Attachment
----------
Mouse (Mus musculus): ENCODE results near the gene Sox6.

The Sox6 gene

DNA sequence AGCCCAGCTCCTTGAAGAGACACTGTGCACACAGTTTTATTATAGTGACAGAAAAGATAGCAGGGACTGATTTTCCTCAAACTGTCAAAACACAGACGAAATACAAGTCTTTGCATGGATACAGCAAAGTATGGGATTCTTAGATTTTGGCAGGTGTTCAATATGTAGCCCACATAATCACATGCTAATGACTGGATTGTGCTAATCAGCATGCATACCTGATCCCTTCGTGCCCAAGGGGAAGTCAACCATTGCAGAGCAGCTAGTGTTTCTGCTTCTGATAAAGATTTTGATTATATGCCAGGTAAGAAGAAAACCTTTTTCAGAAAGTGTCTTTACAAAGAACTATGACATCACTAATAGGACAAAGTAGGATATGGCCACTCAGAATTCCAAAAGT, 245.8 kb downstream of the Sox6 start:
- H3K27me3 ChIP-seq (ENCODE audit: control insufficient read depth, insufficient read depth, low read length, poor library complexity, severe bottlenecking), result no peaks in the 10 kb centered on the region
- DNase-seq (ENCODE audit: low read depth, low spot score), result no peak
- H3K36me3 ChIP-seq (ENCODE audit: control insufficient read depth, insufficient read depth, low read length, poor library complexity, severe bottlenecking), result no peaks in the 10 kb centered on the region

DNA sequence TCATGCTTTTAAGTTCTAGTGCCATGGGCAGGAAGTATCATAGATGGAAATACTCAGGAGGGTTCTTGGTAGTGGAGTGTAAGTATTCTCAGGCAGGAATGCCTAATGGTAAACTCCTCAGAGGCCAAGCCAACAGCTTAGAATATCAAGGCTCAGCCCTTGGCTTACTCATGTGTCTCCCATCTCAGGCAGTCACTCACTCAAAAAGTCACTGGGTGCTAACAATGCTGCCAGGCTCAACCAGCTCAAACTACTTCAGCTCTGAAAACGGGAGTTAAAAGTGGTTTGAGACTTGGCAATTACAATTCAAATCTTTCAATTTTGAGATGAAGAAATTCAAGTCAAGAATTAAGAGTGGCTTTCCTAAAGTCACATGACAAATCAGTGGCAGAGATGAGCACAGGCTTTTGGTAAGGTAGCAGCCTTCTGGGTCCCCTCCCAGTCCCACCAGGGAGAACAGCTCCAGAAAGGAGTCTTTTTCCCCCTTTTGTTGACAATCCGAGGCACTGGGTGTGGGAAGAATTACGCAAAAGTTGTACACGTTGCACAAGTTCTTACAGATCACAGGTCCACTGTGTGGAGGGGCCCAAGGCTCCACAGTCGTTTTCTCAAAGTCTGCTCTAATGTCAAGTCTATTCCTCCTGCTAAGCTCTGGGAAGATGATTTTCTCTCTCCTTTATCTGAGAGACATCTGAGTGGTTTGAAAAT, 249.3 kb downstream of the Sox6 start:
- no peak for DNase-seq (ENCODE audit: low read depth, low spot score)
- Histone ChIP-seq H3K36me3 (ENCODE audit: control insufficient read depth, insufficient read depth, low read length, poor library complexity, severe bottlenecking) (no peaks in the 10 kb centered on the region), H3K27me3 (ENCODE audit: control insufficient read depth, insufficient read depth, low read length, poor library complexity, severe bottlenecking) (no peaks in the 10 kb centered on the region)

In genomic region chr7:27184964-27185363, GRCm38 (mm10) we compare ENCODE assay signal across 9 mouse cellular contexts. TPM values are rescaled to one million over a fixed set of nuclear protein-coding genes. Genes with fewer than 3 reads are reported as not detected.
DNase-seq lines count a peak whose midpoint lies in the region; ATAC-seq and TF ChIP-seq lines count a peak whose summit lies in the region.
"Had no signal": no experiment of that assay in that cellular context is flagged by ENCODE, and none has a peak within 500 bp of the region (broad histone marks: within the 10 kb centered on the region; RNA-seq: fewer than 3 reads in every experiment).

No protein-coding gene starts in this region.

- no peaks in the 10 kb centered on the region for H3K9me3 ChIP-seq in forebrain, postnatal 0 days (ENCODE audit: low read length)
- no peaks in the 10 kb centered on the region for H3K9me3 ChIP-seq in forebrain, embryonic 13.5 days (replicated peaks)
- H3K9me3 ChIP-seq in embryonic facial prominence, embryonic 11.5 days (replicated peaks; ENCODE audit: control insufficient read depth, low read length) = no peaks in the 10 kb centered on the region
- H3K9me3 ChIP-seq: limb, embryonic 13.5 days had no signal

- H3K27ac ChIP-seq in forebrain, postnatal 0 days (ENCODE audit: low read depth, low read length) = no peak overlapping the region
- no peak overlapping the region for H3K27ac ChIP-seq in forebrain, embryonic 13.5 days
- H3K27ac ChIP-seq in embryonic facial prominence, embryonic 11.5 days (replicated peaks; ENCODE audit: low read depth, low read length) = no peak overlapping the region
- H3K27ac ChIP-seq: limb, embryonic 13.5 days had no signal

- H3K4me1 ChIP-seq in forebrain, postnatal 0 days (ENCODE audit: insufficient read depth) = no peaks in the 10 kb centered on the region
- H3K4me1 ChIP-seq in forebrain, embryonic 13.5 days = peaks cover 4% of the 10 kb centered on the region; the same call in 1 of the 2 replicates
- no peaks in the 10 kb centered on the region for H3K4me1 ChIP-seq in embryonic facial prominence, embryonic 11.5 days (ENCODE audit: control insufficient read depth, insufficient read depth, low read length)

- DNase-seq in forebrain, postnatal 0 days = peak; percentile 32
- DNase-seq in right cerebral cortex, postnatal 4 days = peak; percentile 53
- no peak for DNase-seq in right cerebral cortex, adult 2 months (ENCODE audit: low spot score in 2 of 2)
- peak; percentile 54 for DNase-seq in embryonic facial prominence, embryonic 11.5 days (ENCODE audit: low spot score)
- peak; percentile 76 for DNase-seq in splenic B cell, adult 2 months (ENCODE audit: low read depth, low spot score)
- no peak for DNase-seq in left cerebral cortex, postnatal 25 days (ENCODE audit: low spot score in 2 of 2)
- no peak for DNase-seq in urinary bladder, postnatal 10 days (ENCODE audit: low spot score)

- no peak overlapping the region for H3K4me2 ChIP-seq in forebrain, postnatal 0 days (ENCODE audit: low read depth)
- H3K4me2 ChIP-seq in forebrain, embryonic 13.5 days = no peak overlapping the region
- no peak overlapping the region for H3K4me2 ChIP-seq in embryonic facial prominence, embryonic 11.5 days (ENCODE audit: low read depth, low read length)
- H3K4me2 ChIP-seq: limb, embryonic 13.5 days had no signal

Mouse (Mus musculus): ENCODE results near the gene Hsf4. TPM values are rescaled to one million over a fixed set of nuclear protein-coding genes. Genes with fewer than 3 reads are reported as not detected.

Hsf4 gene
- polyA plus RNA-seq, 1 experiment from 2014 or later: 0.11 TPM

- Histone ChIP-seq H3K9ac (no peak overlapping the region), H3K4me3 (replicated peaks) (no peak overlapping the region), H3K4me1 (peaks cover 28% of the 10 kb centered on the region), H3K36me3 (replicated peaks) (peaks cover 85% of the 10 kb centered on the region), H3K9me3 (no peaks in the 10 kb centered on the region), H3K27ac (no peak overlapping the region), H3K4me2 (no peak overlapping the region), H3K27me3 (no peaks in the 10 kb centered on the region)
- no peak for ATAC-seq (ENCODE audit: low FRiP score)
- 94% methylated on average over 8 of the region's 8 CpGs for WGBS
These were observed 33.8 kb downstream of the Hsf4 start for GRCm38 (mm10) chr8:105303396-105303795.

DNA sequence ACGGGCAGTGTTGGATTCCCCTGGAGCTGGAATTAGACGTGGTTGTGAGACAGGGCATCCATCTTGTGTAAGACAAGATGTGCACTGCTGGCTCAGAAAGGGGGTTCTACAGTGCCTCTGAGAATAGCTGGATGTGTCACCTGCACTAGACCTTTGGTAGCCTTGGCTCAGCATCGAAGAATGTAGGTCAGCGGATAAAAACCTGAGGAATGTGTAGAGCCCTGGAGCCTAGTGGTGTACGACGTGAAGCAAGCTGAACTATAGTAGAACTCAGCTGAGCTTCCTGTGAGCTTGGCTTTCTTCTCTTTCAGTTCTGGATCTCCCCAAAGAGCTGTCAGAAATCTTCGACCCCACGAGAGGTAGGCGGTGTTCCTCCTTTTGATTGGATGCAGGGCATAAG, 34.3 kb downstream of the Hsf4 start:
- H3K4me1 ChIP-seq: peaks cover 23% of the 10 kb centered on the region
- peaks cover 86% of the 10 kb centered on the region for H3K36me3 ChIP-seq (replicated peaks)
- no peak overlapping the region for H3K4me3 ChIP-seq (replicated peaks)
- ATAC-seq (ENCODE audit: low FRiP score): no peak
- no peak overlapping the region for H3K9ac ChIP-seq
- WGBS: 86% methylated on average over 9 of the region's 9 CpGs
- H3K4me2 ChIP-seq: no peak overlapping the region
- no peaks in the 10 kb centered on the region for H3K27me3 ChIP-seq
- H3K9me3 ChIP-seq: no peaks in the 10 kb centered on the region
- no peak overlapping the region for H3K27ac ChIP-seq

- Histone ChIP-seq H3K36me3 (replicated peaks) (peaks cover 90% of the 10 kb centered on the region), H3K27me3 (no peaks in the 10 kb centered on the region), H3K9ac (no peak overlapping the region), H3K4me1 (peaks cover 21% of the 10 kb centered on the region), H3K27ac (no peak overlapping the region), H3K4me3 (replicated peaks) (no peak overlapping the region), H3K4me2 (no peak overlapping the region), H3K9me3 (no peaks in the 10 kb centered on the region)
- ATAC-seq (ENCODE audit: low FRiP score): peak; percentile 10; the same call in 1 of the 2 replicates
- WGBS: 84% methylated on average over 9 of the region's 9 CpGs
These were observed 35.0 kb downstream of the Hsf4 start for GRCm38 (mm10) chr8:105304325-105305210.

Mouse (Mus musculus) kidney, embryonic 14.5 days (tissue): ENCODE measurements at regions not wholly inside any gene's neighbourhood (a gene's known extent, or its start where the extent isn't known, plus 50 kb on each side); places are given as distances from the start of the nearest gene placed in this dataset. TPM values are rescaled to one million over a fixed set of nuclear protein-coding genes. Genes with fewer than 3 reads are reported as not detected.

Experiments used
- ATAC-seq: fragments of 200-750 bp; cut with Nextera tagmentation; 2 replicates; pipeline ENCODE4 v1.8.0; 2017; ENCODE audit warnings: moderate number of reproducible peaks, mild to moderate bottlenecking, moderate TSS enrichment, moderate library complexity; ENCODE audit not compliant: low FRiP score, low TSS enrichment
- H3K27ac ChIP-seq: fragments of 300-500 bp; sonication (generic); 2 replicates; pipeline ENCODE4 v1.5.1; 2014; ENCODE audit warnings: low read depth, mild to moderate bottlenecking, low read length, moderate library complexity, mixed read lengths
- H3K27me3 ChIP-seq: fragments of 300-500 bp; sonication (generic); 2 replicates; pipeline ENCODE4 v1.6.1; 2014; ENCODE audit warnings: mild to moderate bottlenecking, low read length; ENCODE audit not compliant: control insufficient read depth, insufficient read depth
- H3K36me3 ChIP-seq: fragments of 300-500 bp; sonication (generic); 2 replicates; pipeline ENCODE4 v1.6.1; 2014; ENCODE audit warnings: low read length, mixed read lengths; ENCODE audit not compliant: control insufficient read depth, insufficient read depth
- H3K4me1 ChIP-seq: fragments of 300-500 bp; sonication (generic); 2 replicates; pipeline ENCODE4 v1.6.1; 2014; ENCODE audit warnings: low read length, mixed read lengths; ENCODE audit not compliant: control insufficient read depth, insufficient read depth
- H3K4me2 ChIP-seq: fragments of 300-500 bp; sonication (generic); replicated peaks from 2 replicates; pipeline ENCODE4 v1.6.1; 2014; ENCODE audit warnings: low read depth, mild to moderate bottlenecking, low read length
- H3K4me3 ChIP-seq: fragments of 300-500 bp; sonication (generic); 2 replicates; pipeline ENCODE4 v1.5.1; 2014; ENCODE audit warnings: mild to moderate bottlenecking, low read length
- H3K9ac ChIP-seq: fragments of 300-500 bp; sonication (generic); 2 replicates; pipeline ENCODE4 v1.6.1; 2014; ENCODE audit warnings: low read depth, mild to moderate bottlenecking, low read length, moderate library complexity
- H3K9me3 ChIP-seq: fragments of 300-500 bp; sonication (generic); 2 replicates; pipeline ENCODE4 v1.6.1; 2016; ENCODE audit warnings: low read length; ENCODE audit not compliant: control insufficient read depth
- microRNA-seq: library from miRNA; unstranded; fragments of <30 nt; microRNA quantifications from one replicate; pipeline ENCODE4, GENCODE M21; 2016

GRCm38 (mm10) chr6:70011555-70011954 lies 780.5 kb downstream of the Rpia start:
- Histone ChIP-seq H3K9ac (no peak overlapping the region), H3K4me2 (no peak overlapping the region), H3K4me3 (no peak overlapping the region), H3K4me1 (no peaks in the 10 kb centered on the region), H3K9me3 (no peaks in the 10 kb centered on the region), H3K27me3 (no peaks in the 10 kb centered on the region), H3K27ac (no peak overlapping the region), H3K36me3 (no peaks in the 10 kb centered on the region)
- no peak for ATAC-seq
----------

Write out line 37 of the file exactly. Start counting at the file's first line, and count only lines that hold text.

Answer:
Hsf4 gene